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There are many entrepreneurs in my family.


My foster sister, my brother-in-law, several aunts and uncles, my mother, and of course, myself.  All of their stories have informed my understanding of what it means to be an entrepreneur.


But no story has more impacted my journey than that of my step-mother and father.  Their experience – and my role in it – laid the very foundation for this consultancy.


When I was in middle school, I used to sit on the floor of our living room and lick hundreds of stamps on employee surveys.

My child labor (and sticky tongue) were due to our new, small family business.  My dad and step-mom had started one of the country’s first employee culture consultancies from scratch.

Incredibly, their little business truly became a global movement.


From our living room floor – to a small office – to a bigger office – and eventually to offices in the financial districts of San Francisco, New York, Paris, London, Hong Kong, Tokyo and other major cities all across the globe.


Over the next 20 years they grew to 100 domestic employees on both coasts, and another 500 employees in franchise locations across the world.

Their annual conference hosted a who’s who of corporate America – and resembled the United Nations with delegations from places as far flung as India, Argentina and Japan.

It was a global business and a huge success.


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The reality – from the inside – was far more chaotic.

Over the course of a decade, I watched my dad and step-mom’s business get battered by a series of personal relationships gone awry, between partners.  Good people – with competing interests and visions for the future.


These ownership conflicts trickled down into a whiplash-giving management structure that saw something like 8 CEOs come and go over 7 years.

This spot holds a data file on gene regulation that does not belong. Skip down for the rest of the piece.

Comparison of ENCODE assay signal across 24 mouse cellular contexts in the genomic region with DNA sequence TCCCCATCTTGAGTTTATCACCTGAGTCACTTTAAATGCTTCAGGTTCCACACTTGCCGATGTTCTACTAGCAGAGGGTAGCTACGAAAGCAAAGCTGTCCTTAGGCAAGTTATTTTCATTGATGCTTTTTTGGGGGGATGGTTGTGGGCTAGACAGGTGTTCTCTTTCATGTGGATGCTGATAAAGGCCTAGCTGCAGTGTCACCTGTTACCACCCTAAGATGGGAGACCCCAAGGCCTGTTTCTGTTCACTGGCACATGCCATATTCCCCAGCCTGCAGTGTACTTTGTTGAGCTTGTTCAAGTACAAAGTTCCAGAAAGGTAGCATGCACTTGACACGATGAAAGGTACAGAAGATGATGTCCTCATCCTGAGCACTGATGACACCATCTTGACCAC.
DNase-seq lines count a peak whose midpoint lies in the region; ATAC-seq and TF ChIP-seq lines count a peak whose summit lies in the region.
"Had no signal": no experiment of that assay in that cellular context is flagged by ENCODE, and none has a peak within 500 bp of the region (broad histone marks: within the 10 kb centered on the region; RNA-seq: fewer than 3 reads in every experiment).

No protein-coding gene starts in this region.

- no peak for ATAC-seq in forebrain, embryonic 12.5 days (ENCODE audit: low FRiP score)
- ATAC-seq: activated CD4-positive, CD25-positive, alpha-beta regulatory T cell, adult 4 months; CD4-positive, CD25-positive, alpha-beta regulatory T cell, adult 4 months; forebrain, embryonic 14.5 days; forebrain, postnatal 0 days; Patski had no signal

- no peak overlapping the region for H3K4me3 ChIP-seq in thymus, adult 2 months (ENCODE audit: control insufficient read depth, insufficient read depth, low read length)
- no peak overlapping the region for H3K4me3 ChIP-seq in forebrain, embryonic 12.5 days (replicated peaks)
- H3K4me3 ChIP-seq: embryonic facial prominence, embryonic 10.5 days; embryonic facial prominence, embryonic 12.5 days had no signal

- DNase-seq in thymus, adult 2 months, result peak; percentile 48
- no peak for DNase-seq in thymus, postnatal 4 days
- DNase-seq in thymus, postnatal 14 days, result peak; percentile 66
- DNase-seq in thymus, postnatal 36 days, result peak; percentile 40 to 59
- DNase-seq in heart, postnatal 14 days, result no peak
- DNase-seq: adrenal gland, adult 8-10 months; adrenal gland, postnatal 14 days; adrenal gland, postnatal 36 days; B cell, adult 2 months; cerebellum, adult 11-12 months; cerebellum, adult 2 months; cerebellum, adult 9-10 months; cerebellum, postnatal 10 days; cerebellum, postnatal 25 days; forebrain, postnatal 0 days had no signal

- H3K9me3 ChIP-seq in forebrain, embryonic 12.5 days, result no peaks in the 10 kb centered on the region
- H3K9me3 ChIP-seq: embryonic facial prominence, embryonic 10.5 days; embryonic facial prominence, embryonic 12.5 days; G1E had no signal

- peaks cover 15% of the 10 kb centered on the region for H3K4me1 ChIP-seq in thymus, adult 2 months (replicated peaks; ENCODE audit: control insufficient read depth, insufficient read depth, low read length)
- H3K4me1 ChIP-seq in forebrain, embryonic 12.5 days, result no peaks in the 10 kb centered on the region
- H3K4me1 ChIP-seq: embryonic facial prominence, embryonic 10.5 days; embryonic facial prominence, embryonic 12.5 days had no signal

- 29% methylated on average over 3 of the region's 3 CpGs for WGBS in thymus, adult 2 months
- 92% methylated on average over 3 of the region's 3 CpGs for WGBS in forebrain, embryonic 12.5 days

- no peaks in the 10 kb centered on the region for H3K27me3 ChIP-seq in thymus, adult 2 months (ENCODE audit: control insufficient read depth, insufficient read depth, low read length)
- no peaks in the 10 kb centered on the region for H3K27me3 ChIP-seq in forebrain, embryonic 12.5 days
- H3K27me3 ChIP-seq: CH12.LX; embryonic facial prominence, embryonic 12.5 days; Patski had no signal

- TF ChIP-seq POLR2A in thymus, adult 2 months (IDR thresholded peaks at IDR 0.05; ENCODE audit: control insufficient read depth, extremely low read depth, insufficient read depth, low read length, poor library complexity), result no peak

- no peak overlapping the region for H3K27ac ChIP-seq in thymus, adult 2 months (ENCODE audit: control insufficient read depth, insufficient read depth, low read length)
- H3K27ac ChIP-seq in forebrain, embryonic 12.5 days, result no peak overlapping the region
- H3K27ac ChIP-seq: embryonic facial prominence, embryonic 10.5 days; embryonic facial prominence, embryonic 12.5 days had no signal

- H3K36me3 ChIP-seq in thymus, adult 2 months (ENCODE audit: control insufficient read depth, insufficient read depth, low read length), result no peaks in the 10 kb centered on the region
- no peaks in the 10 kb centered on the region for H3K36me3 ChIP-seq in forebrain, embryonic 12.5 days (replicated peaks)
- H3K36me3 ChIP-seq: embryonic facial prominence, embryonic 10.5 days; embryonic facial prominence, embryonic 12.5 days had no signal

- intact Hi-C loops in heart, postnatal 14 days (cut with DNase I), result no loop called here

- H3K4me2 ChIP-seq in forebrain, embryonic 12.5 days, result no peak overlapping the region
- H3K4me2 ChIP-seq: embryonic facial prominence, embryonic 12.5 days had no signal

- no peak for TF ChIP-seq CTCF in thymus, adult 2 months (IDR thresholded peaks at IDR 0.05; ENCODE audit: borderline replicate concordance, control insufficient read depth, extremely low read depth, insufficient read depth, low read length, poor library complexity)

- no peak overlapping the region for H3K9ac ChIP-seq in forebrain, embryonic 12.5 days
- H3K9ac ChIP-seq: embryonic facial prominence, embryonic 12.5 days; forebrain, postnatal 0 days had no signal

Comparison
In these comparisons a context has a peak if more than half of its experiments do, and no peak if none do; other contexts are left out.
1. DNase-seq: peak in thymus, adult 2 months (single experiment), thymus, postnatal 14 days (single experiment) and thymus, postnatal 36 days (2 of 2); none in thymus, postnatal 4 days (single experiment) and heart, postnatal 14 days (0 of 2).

Lawyers and mediators made a fortune.

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I share this personal information, to establish a connection.

I know that every business owner faces their own challenges. Things are not usually as good as they look from the outside.  In fact, I have come to realize that for owners – business is always personal. You cannot simply switch jobs to escape difficult workplace issues, partnerships gone south, or cash flow issues.

However – I also know from experience that it is possible to navigate the trickiest situations that keep you up at night.


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When my father was nearing retirement, I could tell from conversations across the dinner table that he needed some help moving on. The company’s fast growth left a high debt load, tied to him personally. It was a lot to manage. The stress was visible in his face.

I left my own company in the hands of my business partner. I went to work for my dad with the goal of helping him retire.  Over the next three years, I negotiated with our global leaders, recruited a new CEO, communicated a strategic vision to our employees, and steered the transition of leadership.

These solutions seem simple when they are put in a single sentence. 


It wasn't.


Aligning the company's leadership and preparing for sale was a very difficult, multi-year process involving all stakeholders around the world.  But we did it.

Then – during a year when “Employee Culture” was arguably at the pinnacle of the national business conversation – we closed the sale of the company to a values- aligned wealthy individual.

My father could capture his equity and retire. I could see his eyebrows relax, and the weight lifting off his shoulders when the papers were signed.

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The folks I work with are down to earth.

That's why I like my job.  There isn't a lot of politics, or pretense.  It's just real life.  People who have dedicated their life to building something.

Every story is unique.  I look forward to hearing yours.

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